1 May 2014

Each Epoch Brings its Own Shudder

Edgar Evertson Saltus, The Philosophy of Disenchantment (Boston: Houghton, Mifflin & Co., 1885), pp. 222-223:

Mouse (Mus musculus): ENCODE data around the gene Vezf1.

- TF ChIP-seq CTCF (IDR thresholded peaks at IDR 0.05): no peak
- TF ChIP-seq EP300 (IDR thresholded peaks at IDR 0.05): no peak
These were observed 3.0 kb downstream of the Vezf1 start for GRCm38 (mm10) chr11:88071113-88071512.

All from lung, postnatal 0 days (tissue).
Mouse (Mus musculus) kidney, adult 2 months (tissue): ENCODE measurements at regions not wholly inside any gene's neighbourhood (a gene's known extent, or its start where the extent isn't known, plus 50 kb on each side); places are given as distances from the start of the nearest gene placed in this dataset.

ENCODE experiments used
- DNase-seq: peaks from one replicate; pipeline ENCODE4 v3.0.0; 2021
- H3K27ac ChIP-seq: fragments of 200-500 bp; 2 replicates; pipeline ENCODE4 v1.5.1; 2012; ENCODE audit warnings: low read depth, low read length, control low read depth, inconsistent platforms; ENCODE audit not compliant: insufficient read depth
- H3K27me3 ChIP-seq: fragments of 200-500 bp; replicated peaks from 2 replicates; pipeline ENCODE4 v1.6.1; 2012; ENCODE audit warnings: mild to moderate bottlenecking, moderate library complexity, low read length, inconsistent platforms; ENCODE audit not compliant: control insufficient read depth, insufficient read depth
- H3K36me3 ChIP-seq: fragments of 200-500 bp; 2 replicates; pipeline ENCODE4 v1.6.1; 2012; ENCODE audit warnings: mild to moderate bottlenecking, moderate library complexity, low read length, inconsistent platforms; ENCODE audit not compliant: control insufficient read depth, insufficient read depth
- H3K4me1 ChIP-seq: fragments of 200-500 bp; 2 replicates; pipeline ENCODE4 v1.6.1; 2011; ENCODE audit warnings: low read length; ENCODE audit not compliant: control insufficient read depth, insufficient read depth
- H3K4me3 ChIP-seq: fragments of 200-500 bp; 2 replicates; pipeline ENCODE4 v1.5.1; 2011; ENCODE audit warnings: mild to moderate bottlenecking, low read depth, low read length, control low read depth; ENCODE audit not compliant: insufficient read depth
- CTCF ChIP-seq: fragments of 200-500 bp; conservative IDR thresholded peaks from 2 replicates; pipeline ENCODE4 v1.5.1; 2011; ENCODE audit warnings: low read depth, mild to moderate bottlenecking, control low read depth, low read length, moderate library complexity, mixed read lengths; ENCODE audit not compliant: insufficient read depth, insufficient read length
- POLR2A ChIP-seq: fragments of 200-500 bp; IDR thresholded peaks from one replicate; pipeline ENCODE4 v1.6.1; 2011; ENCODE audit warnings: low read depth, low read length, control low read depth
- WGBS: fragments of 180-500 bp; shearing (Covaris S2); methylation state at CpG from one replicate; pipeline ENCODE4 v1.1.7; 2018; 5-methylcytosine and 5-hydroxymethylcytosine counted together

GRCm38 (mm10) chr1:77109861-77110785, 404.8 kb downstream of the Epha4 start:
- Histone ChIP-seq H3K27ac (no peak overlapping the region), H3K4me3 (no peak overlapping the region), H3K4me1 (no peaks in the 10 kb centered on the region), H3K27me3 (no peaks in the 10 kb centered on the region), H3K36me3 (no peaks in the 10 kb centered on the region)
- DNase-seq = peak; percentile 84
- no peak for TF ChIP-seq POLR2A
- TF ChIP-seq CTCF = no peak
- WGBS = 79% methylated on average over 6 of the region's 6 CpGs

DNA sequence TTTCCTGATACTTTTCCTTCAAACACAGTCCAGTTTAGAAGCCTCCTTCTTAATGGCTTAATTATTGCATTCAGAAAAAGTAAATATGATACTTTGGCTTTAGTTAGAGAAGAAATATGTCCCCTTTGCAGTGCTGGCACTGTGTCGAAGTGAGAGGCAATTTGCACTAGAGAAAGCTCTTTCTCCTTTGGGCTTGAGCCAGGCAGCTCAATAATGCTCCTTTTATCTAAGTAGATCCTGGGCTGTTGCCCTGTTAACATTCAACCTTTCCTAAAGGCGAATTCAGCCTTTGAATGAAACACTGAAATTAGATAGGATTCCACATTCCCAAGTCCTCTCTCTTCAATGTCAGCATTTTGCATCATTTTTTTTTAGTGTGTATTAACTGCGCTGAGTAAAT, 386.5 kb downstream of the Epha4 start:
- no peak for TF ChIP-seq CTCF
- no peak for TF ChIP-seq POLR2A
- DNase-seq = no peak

From an endaemonist standpoint, the world does not seem to be much better off now than it was two or three thousand years ago; there are even some who think it has retrograded, and who turn to the civilization of Greece and Rome with longing regret; and this, notwithstanding the fact that from the peace and splendor of these nations cries of distress have descended to us which are fully as acute as any that have been uttered in recent years. Truly, to the student of history each epoch brings its own shudder. There have been ameliorations in one way and pacifications in another, but misery looms in tireless constancy through it all. Each year a fresh discovery seems to point to still better things in the future, but progress is as undeniably the chimera of the present century as the resurrection of the dead was that of the tenth; each age has its own, for no matter to what degree of perfection industry may arrive, and to whatever heights progress may ascend, it must yet touch some final goal, and meanwhile pessimism holds that with expanding intelligence there will come, little by little, the fixed and immutable knowledge that of all perfect things which the earth contains misery is the most complete.